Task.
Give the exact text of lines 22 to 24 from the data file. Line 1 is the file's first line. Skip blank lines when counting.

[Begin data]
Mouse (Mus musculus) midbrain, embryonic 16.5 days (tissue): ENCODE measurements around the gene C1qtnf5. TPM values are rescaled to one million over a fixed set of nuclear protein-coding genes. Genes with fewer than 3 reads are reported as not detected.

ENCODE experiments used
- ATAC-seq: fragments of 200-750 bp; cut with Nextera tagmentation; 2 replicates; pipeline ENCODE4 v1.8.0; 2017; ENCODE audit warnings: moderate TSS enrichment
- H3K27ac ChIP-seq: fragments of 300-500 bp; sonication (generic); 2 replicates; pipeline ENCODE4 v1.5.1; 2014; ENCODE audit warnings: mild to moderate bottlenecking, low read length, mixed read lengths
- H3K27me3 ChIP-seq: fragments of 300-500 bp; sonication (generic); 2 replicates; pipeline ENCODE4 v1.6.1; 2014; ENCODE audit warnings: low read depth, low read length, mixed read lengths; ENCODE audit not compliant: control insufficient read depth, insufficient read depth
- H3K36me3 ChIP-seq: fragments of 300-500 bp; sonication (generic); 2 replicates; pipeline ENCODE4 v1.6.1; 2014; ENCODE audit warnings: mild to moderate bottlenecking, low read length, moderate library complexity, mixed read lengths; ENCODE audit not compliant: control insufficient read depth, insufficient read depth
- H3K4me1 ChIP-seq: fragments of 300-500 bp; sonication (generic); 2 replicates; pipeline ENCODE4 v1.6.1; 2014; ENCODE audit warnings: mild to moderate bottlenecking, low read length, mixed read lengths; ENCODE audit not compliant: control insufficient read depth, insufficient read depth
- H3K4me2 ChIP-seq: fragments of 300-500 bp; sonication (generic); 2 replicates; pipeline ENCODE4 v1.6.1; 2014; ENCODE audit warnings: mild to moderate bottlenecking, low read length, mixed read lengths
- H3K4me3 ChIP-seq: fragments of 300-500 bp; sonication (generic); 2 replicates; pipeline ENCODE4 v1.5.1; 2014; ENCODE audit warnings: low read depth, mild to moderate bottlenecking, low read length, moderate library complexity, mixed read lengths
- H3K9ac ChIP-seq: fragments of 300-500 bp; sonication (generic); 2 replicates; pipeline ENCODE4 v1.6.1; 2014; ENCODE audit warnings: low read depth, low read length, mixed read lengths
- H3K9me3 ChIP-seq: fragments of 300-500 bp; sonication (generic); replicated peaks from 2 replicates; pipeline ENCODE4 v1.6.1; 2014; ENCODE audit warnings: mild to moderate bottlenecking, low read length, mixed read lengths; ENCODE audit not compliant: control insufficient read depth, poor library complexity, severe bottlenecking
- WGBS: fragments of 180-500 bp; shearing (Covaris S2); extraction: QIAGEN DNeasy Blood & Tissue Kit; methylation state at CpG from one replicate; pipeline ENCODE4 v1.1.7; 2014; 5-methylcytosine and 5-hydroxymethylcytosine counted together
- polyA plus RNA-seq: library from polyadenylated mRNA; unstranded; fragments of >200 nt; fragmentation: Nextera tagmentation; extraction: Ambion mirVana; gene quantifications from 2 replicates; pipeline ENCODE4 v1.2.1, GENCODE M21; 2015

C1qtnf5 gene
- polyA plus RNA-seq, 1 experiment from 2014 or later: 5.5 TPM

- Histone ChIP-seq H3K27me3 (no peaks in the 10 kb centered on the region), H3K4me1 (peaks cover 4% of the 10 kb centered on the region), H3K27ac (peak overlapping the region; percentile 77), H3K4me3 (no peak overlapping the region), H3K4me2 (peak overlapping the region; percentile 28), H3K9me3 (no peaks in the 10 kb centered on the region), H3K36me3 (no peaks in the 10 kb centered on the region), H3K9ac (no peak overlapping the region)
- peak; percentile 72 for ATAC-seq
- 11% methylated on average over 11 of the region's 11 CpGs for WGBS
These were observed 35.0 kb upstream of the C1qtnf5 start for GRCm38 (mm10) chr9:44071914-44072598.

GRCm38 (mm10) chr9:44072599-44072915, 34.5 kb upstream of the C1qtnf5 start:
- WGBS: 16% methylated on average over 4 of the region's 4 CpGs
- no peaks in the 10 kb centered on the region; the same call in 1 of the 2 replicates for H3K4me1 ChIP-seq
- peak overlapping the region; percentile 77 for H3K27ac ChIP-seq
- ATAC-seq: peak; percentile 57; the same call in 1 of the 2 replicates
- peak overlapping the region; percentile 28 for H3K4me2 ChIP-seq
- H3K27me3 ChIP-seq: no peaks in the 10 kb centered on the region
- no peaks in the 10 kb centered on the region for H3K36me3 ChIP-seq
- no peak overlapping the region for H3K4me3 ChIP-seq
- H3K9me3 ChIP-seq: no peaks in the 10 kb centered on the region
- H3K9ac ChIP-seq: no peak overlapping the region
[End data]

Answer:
- no peaks in the 10 kb centered on the region; the same call in 1 of the 2 replicates for H3K4me1 ChIP-seq
- peak overlapping the region; percentile 77 for H3K27ac ChIP-seq
- ATAC-seq: peak; percentile 57; the same call in 1 of the 2 replicates